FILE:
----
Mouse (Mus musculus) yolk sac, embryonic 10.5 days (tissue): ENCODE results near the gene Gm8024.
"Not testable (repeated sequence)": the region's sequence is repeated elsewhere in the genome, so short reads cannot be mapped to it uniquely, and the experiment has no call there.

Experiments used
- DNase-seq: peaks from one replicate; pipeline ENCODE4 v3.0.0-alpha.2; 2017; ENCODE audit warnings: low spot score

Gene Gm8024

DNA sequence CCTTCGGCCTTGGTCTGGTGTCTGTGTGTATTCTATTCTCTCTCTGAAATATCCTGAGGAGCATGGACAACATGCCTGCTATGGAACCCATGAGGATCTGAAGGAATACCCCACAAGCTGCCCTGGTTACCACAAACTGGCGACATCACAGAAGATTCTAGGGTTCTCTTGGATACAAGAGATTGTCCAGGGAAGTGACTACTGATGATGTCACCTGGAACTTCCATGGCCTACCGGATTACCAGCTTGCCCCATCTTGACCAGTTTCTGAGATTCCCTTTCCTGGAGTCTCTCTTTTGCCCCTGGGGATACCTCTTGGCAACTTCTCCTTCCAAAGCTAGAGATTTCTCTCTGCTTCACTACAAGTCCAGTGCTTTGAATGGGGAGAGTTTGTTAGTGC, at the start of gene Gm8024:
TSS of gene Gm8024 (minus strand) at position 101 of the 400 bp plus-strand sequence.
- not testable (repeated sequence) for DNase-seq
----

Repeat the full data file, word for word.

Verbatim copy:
Mouse (Mus musculus) yolk sac, embryonic 10.5 days (tissue): ENCODE results near the gene Gm8024.
"Not testable (repeated sequence)": the region's sequence is repeated elsewhere in the genome, so short reads cannot be mapped to it uniquely, and the experiment has no call there.

Experiments used
- DNase-seq: peaks from one replicate; pipeline ENCODE4 v3.0.0-alpha.2; 2017; ENCODE audit warnings: low spot score

Gene Gm8024

DNA sequence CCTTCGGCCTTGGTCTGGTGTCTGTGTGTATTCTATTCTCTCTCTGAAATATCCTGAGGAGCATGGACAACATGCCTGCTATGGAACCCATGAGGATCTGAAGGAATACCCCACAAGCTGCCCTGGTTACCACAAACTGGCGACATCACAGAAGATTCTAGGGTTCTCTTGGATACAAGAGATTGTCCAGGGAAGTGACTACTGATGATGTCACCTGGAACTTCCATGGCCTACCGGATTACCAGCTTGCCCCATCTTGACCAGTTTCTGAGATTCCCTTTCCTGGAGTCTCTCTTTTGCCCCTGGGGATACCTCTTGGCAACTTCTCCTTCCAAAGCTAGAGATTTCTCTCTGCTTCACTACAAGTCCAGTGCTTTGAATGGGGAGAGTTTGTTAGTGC, at the start of gene Gm8024:
TSS of gene Gm8024 (minus strand) at position 101 of the 400 bp plus-strand sequence.
- not testable (repeated sequence) for DNase-seq